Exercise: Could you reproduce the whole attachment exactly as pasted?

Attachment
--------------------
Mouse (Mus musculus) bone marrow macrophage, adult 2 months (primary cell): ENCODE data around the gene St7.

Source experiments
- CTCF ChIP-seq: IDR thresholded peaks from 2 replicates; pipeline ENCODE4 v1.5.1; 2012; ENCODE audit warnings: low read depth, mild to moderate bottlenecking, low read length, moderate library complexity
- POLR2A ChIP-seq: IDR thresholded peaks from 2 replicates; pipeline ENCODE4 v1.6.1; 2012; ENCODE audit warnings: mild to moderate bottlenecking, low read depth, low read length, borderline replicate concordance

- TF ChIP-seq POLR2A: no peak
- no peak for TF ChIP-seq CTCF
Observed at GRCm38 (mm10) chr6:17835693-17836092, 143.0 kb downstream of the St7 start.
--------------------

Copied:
Mouse (Mus musculus) bone marrow macrophage, adult 2 months (primary cell): ENCODE data around the gene St7.

Source experiments
- CTCF ChIP-seq: IDR thresholded peaks from 2 replicates; pipeline ENCODE4 v1.5.1; 2012; ENCODE audit warnings: low read depth, mild to moderate bottlenecking, low read length, moderate library complexity
- POLR2A ChIP-seq: IDR thresholded peaks from 2 replicates; pipeline ENCODE4 v1.6.1; 2012; ENCODE audit warnings: mild to moderate bottlenecking, low read depth, low read length, borderline replicate concordance

- TF ChIP-seq POLR2A: no peak
- no peak for TF ChIP-seq CTCF
Observed at GRCm38 (mm10) chr6:17835693-17836092, 143.0 kb downstream of the St7 start.